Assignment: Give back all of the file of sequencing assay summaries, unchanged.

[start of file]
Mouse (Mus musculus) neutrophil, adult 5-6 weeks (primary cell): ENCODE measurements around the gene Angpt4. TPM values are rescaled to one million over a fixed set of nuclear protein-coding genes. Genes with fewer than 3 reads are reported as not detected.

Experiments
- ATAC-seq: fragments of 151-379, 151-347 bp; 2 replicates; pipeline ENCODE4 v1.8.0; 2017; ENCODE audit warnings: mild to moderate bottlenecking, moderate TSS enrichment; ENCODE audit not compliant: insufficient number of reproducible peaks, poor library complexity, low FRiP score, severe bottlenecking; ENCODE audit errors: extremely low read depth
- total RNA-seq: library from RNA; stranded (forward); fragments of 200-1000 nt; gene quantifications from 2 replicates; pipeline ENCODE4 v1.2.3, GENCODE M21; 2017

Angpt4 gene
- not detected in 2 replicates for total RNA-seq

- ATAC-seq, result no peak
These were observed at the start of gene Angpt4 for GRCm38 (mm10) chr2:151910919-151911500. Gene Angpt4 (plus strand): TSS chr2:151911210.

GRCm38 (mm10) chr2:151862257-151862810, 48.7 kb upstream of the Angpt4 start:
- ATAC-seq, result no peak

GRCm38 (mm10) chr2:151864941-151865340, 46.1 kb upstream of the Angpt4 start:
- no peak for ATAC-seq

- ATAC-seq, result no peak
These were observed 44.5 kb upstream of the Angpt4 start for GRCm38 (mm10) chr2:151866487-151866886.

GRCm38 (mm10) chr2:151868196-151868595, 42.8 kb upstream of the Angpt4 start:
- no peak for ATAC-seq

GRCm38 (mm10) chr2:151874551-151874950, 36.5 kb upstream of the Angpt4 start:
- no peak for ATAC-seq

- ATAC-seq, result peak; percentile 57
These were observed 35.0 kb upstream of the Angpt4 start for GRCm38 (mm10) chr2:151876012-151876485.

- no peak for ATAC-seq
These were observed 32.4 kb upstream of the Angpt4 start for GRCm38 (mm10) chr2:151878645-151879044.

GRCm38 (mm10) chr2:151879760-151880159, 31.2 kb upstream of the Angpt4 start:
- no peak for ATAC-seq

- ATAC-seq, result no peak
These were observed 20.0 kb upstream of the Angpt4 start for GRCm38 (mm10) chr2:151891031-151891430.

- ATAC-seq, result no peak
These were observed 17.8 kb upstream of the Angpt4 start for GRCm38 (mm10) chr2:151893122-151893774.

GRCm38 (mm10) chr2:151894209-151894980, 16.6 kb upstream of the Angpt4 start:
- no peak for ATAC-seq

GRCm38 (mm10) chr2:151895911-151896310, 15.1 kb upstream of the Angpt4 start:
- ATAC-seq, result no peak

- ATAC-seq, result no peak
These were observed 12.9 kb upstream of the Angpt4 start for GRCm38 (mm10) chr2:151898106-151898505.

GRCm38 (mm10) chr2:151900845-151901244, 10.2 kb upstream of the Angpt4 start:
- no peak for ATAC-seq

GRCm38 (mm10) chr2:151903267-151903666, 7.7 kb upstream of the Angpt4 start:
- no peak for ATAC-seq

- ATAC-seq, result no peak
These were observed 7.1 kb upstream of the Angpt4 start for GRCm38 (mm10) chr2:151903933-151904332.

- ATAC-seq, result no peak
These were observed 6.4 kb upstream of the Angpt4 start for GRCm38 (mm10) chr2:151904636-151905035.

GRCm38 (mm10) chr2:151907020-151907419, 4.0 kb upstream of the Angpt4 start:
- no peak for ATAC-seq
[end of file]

Mouse (Mus musculus) neutrophil, adult 5-6 weeks (primary cell): ENCODE measurements around the gene Angpt4. TPM values are rescaled to one million over a fixed set of nuclear protein-coding genes. Genes with fewer than 3 reads are reported as not detected.

Experiments
- ATAC-seq: fragments of 151-379, 151-347 bp; 2 replicates; pipeline ENCODE4 v1.8.0; 2017; ENCODE audit warnings: mild to moderate bottlenecking, moderate TSS enrichment; ENCODE audit not compliant: insufficient number of reproducible peaks, poor library complexity, low FRiP score, severe bottlenecking; ENCODE audit errors: extremely low read depth
- total RNA-seq: library from RNA; stranded (forward); fragments of 200-1000 nt; gene quantifications from 2 replicates; pipeline ENCODE4 v1.2.3, GENCODE M21; 2017

Angpt4 gene
- not detected in 2 replicates for total RNA-seq

- ATAC-seq, result no peak
These were observed at the start of gene Angpt4 for GRCm38 (mm10) chr2:151910919-151911500. Gene Angpt4 (plus strand): TSS chr2:151911210.

GRCm38 (mm10) chr2:151862257-151862810, 48.7 kb upstream of the Angpt4 start:
- ATAC-seq, result no peak

GRCm38 (mm10) chr2:151864941-151865340, 46.1 kb upstream of the Angpt4 start:
- no peak for ATAC-seq

- ATAC-seq, result no peak
These were observed 44.5 kb upstream of the Angpt4 start for GRCm38 (mm10) chr2:151866487-151866886.

GRCm38 (mm10) chr2:151868196-151868595, 42.8 kb upstream of the Angpt4 start:
- no peak for ATAC-seq

GRCm38 (mm10) chr2:151874551-151874950, 36.5 kb upstream of the Angpt4 start:
- no peak for ATAC-seq

- ATAC-seq, result peak; percentile 57
These were observed 35.0 kb upstream of the Angpt4 start for GRCm38 (mm10) chr2:151876012-151876485.

- no peak for ATAC-seq
These were observed 32.4 kb upstream of the Angpt4 start for GRCm38 (mm10) chr2:151878645-151879044.

GRCm38 (mm10) chr2:151879760-151880159, 31.2 kb upstream of the Angpt4 start:
- no peak for ATAC-seq

- ATAC-seq, result no peak
These were observed 20.0 kb upstream of the Angpt4 start for GRCm38 (mm10) chr2:151891031-151891430.

- ATAC-seq, result no peak
These were observed 17.8 kb upstream of the Angpt4 start for GRCm38 (mm10) chr2:151893122-151893774.

GRCm38 (mm10) chr2:151894209-151894980, 16.6 kb upstream of the Angpt4 start:
- no peak for ATAC-seq

GRCm38 (mm10) chr2:151895911-151896310, 15.1 kb upstream of the Angpt4 start:
- ATAC-seq, result no peak

- ATAC-seq, result no peak
These were observed 12.9 kb upstream of the Angpt4 start for GRCm38 (mm10) chr2:151898106-151898505.

GRCm38 (mm10) chr2:151900845-151901244, 10.2 kb upstream of the Angpt4 start:
- no peak for ATAC-seq

GRCm38 (mm10) chr2:151903267-151903666, 7.7 kb upstream of the Angpt4 start:
- no peak for ATAC-seq

- ATAC-seq, result no peak
These were observed 7.1 kb upstream of the Angpt4 start for GRCm38 (mm10) chr2:151903933-151904332.

- ATAC-seq, result no peak
These were observed 6.4 kb upstream of the Angpt4 start for GRCm38 (mm10) chr2:151904636-151905035.

GRCm38 (mm10) chr2:151907020-151907419, 4.0 kb upstream of the Angpt4 start:
- no peak for ATAC-seq